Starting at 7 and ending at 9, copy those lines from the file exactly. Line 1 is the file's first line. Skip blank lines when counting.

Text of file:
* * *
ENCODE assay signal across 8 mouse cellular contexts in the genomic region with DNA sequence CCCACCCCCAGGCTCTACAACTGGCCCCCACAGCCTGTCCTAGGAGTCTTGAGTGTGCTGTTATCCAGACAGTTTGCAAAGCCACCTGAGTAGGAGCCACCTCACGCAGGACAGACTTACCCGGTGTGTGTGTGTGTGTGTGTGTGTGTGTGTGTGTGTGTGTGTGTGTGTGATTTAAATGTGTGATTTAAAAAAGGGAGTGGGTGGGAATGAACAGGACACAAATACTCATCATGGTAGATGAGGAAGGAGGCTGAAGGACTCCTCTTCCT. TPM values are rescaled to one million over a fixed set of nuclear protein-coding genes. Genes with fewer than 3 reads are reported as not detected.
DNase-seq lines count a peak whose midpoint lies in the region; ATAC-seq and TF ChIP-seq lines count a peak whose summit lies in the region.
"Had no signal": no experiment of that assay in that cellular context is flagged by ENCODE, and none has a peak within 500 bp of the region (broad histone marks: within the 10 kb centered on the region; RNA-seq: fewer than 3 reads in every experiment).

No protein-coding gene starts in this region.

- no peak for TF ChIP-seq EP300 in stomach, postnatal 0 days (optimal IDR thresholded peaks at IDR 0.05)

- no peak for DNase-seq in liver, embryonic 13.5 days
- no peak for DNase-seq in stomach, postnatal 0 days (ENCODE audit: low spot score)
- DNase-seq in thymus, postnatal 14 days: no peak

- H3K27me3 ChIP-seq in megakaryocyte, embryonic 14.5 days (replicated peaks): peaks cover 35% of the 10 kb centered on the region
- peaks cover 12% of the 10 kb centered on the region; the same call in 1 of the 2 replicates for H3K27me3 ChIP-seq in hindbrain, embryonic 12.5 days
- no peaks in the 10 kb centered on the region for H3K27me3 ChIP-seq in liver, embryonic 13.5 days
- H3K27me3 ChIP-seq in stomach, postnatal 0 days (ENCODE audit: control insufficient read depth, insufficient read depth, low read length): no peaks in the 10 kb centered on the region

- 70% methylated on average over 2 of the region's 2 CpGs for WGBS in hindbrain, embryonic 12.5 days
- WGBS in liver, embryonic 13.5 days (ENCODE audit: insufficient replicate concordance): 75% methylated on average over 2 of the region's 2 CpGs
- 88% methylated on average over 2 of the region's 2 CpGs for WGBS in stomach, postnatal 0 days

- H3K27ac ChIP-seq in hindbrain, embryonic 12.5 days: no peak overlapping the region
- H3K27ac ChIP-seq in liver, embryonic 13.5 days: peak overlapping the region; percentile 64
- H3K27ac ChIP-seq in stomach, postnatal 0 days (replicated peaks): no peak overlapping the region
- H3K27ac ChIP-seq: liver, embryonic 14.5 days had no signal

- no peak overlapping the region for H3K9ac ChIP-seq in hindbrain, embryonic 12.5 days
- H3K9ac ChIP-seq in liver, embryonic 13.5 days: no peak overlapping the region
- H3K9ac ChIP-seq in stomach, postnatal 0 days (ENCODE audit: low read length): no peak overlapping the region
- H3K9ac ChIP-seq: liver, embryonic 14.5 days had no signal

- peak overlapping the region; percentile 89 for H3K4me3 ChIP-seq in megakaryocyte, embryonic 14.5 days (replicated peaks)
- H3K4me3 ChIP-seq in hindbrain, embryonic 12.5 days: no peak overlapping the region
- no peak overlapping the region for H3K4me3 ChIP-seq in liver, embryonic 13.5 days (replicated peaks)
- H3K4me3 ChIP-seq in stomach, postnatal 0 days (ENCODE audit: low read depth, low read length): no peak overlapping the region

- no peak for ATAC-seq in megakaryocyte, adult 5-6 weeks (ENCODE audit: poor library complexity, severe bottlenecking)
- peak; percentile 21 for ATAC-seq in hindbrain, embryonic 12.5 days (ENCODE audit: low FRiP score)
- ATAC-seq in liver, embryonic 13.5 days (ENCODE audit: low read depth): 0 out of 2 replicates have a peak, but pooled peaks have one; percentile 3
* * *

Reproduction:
- no peak for DNase-seq in stomach, postnatal 0 days (ENCODE audit: low spot score)
- DNase-seq in thymus, postnatal 14 days: no peak

- H3K27me3 ChIP-seq in megakaryocyte, embryonic 14.5 days (replicated peaks): peaks cover 35% of the 10 kb centered on the region